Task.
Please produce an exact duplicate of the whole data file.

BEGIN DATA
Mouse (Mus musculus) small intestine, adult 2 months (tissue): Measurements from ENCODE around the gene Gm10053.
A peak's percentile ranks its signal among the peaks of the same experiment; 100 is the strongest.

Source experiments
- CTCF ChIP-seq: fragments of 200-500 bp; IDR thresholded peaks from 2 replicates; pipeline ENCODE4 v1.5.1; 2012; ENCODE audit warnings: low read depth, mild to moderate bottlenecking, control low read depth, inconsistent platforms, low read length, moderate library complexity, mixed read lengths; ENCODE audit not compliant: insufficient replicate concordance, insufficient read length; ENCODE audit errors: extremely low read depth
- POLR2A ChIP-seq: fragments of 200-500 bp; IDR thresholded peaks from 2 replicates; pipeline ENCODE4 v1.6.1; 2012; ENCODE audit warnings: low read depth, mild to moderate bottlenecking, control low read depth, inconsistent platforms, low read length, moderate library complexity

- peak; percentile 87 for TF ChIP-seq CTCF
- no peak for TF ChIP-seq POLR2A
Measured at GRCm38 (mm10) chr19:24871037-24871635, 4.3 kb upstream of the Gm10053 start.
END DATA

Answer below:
Mouse (Mus musculus) small intestine, adult 2 months (tissue): Measurements from ENCODE around the gene Gm10053.
A peak's percentile ranks its signal among the peaks of the same experiment; 100 is the strongest.

Source experiments
- CTCF ChIP-seq: fragments of 200-500 bp; IDR thresholded peaks from 2 replicates; pipeline ENCODE4 v1.5.1; 2012; ENCODE audit warnings: low read depth, mild to moderate bottlenecking, control low read depth, inconsistent platforms, low read length, moderate library complexity, mixed read lengths; ENCODE audit not compliant: insufficient replicate concordance, insufficient read length; ENCODE audit errors: extremely low read depth
- POLR2A ChIP-seq: fragments of 200-500 bp; IDR thresholded peaks from 2 replicates; pipeline ENCODE4 v1.6.1; 2012; ENCODE audit warnings: low read depth, mild to moderate bottlenecking, control low read depth, inconsistent platforms, low read length, moderate library complexity

- peak; percentile 87 for TF ChIP-seq CTCF
- no peak for TF ChIP-seq POLR2A
Measured at GRCm38 (mm10) chr19:24871037-24871635, 4.3 kb upstream of the Gm10053 start.